I am on holiday and loving Emma Healey’s novel Elizabeth is Missing. I know I’m late to this, and that this debut novel has attracted huge praise, and I can see why. I have it in paperback at home but happened to find a well-thumbed copy on the well-stocked bookshelf in the little house we’re staying at in Deia, Majorca.
What a book! I have shied away from reading it as the protagonist, Maud, is an elderly lady with some form of dementia – like my mum. Too upsetting, I thought, but it’s not at all, due to Healey’s wonderful writing.
Somehow, she manages to channel the confused and meandering thoughts of a person for whom the world is becoming an increasingly frustrating place. She injects humour and writes with such credibility about why someone with such a condition might try to piece together snippets of rational thought and logic, aided by pockets stuffed with hand-written notes.
I’m seeing much of myself in Helen, Maud’s daughter, who is clearly at the end of her tether a lot of the time, particularly when her mother insists that her much-loved friend Elizabeth is missing, that something terrible must have happened to her, and that she herself has been burgled. My mother imagined numerous burglaries and, like Maud in the novel, visited the police station time and time again. She was insistent that silverware and her broken spectacles had been stolen. I am loathe to liken a person with dementia to a small child but I found myself trying to be patient, just as I had when one of my three children had refused to eat something I’d cooked, or to settle down to sleep at bedtime. I’d coax and cajole and, occasionally, I’d lose it.
In Elizabeth is Missing, Maud repeatedly goes out wandering, despite being told not to – often to try to find her ‘missing’ friend – and smashes a cup in a restaurant in frustration. Mum’s insistence that people had broken in her house began to drive me to distraction. Our extremely kind GP came to her house and, together, we tried to talk to Mum about how her doors were locked at night and how on earth would anyone have broken in?
‘They’ve been again!’ she insisted. ‘D’you think I’m a liar?’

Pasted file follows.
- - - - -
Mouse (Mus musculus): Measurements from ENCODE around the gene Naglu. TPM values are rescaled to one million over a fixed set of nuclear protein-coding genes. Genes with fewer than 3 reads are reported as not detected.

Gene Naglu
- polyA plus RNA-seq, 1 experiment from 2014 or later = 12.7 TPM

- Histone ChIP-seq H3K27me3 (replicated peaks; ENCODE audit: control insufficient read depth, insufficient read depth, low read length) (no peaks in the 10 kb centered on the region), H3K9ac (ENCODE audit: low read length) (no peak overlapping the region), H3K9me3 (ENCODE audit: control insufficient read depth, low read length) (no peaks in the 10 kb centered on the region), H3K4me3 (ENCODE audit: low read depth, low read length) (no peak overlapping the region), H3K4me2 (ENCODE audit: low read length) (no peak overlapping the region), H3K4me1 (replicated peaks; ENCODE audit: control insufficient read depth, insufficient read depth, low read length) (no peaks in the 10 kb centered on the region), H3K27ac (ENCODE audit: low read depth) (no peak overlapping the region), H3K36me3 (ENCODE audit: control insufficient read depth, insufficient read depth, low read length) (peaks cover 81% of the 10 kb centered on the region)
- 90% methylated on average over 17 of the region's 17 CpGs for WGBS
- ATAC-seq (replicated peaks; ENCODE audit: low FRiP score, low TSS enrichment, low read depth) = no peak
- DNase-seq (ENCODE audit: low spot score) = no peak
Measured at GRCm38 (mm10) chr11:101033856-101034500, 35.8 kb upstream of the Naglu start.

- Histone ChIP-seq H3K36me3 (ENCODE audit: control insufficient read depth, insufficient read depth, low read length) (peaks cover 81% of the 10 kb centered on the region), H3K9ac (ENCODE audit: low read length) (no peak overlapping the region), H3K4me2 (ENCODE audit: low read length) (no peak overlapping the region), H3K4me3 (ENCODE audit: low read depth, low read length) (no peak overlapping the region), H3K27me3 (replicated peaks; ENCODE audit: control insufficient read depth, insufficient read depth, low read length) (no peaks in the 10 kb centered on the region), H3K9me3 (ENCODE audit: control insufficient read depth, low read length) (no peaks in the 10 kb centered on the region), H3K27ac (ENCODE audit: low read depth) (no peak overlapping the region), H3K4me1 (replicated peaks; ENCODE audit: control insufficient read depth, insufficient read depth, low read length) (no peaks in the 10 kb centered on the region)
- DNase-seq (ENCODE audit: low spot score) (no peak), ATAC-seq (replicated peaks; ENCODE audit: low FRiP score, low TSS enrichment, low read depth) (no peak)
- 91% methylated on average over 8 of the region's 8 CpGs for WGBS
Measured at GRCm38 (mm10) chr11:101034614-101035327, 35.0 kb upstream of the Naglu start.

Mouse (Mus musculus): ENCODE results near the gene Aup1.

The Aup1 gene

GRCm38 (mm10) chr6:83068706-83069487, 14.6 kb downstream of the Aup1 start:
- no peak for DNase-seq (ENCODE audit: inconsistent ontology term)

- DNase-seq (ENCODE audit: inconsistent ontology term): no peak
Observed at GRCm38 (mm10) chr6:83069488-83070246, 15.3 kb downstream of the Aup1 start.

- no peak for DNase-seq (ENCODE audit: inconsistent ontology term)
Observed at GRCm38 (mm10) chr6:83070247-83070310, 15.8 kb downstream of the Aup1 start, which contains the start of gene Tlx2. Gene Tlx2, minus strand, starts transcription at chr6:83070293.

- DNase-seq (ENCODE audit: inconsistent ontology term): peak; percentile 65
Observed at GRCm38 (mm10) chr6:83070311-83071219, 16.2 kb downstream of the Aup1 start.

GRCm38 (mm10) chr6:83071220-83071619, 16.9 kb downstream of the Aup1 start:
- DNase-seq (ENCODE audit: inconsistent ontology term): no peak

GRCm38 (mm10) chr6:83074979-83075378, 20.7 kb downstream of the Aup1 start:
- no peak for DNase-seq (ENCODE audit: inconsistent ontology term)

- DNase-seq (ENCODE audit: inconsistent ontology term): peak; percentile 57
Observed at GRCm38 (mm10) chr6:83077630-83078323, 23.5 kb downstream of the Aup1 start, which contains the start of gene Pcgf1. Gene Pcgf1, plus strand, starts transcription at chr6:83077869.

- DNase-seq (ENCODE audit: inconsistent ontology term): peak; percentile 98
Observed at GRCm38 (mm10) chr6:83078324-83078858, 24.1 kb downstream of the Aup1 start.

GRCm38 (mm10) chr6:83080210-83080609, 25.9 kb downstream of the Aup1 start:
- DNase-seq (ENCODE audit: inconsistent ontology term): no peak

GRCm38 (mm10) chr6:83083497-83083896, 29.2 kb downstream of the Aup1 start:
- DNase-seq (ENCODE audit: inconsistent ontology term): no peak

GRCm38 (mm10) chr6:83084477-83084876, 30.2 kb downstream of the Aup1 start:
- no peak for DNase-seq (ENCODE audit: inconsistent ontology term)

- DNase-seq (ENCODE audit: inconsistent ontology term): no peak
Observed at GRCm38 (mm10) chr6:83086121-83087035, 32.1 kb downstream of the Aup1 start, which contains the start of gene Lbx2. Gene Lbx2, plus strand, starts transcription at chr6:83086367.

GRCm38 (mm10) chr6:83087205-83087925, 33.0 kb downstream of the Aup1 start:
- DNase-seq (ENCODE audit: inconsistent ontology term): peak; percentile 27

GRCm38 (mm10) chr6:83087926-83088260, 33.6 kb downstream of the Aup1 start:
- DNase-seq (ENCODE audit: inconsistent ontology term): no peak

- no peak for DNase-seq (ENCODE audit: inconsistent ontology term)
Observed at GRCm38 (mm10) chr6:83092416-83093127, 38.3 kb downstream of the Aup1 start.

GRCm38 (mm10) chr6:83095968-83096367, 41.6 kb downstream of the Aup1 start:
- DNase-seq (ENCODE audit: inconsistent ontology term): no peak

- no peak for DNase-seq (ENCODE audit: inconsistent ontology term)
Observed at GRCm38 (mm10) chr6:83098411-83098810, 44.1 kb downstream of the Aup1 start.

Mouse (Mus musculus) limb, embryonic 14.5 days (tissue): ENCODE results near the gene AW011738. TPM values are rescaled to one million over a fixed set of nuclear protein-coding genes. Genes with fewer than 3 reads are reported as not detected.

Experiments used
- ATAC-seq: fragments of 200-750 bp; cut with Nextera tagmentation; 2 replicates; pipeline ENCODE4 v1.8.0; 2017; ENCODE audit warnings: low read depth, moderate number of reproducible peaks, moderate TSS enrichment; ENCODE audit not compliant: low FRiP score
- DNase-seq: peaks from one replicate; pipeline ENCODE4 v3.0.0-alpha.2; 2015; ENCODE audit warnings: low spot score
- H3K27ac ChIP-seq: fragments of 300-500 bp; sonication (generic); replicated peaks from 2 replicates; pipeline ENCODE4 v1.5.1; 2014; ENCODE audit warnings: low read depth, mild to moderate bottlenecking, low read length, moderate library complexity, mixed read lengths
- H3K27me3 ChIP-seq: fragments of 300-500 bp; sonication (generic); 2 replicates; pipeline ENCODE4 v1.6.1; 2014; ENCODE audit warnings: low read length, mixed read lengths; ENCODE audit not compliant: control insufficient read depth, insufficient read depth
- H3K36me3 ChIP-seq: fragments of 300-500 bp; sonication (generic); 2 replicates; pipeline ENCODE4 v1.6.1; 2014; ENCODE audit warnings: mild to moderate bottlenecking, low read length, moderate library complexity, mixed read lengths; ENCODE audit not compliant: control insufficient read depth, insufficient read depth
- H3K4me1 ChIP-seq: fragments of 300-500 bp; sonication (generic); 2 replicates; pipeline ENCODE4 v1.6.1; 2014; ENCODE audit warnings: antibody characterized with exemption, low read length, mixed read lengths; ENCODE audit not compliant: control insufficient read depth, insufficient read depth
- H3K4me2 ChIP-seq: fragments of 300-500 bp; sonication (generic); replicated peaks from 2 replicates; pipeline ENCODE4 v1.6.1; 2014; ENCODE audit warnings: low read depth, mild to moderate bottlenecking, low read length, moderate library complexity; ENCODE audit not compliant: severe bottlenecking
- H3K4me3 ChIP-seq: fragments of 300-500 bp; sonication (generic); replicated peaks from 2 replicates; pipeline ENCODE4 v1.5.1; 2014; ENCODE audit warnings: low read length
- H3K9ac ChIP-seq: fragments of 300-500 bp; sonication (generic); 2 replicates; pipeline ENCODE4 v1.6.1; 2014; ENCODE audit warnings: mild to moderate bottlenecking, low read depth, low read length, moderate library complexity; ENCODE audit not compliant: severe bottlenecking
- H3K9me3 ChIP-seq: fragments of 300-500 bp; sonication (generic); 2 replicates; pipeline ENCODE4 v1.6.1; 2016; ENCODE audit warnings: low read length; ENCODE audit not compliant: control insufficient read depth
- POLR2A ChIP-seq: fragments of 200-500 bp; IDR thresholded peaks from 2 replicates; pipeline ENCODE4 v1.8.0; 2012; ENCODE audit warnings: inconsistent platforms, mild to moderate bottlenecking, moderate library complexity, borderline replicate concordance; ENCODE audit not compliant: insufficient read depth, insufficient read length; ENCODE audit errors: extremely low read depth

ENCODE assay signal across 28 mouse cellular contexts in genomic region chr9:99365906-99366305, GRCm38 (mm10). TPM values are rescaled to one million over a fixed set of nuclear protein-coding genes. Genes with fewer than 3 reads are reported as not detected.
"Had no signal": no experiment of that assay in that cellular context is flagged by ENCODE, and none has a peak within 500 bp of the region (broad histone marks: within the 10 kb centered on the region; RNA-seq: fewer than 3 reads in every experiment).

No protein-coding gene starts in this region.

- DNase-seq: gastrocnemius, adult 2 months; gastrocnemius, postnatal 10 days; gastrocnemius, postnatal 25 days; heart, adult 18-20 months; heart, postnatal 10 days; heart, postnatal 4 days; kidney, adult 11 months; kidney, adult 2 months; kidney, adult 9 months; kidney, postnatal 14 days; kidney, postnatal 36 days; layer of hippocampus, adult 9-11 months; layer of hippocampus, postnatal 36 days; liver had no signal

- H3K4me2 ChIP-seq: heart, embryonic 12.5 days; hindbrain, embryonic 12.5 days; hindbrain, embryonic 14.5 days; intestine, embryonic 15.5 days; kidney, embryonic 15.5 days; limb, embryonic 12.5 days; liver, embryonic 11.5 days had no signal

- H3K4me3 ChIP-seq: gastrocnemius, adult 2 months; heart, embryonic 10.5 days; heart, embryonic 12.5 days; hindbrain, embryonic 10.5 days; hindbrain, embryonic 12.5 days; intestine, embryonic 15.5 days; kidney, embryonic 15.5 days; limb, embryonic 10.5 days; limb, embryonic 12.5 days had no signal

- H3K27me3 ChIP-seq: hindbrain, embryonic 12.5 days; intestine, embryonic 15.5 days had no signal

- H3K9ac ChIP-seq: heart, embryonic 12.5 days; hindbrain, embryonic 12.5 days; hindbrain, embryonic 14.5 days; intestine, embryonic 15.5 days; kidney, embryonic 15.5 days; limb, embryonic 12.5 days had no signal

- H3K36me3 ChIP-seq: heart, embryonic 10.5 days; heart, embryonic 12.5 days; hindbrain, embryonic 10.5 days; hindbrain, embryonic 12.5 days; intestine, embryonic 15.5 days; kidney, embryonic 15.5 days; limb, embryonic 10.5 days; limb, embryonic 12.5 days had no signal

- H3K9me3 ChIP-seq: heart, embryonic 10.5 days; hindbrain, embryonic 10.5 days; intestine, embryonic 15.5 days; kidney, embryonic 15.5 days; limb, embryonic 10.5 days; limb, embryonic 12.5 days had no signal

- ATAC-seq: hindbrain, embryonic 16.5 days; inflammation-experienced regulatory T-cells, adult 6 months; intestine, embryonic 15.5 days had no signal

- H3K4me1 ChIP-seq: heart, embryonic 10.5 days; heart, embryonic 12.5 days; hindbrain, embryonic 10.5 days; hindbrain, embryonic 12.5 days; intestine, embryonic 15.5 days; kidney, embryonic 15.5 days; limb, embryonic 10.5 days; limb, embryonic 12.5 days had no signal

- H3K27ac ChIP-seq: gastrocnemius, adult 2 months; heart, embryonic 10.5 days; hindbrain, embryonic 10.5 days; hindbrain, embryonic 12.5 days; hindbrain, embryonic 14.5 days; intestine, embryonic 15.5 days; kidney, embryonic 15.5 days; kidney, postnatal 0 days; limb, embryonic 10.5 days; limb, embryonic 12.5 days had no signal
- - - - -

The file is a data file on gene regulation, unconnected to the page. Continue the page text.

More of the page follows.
‘Mum, please believe me, no one has broken in. You didn’t actually have any silver and, look, here’s the handbag you said they took.’
‘They broke in. I saw their faces. Why won’t you believe me?’
I felt my emotions bubbling up and, to my shame, kicked her waste paper basket across her living room. Bits of paper flew everywhere. I couldn’t believe what I’d done. Mum was terrified and burst into tears, and I did too. Who hasn’t thought, ‘I’m a terrible parent’ after shouting at a child? There’s the, ‘I am a terrible daughter’ version too – someone who yells at an elderly lady who has a clearly frightening mental illness. I hurried home and dived on a bottle of sauvignon in the fridge.
I am loving reading Elizabeth is Missing because Helen’s frustrations come across clearly and are utterly understandable. I’d love to report that, in the four years since Mum’s diagnosis, I have been a model of calmness and understanding – but it wouldn’t be true.
Mum’s condition is now more advanced than Maud’s. She lives in a wonderful care home and I am no longer the daughter who visits daily with meals and reminders for her to stop buying litre bottles of Irn Bru or multiple purchases of toner from the Clinque counter in John Lewis. I no longer have to deal with the crashing waves of guilt that followed any losing of the plot on my part (e.g., the waste paper basket incident).
I am so glad I picked up Elizabeth is Missing as it reminds anyone with a loved one with dementia that we are not only daughters, sons or carers, but human beings too. Yes, sometimes we lose it and behave in ways that are perhaps not ideal. But we try, we do our best at that precise moment, and that’s all we can do.
12 July, 2016 / General
I was in London last week and had a few hours to spare on a sunny afternoon before catching my train back to Glasgow. So I thought I’d take a stroll along the Regent’s Canal in Islington, where I lived on a pea-green narrowboat called Parsley.
I hadn’t been back to this stretch of canal since my then-partner and I sold our boat, although I’ve had an inkling to visit for a long time. In our early twenties, we bought the boat on whim from an advert in a narrowboat magazine, and brought it down from Rickmansworth with no idea of how to handle the thing, or where we might ‘tie up’ (I don’t think we even used the term ‘moor’). By some happy accident, having negotiated the gloomy King’s Cross tunnel, the world opened up and we found ourselves on the pretty stretch of water which runs alongside Noel Road (where, incidentally Joe Orton was murdered with several hammer blows to the head by Kenneth Halliwell). However all was peaceful that day, and we found a space which seemed to be waiting for us, and so began two years of communal living.
I’d never have imagined that that kind of lifestyle, with everyone knowing each other’s business, would suit me – but I made friends who I’m still in touch with now, thirty years on. Mostly in our twenties, we quickly became a gang of a dozen or so boaters – known, disparagingly, as ‘water gypsies’ by the well-heeled Noel Roaders – who lived and socialised, partied, fell out, made up and ran to each other’s aid in emergencies. We became exceptionally close. It was almost like living in one enormous, bobbing house.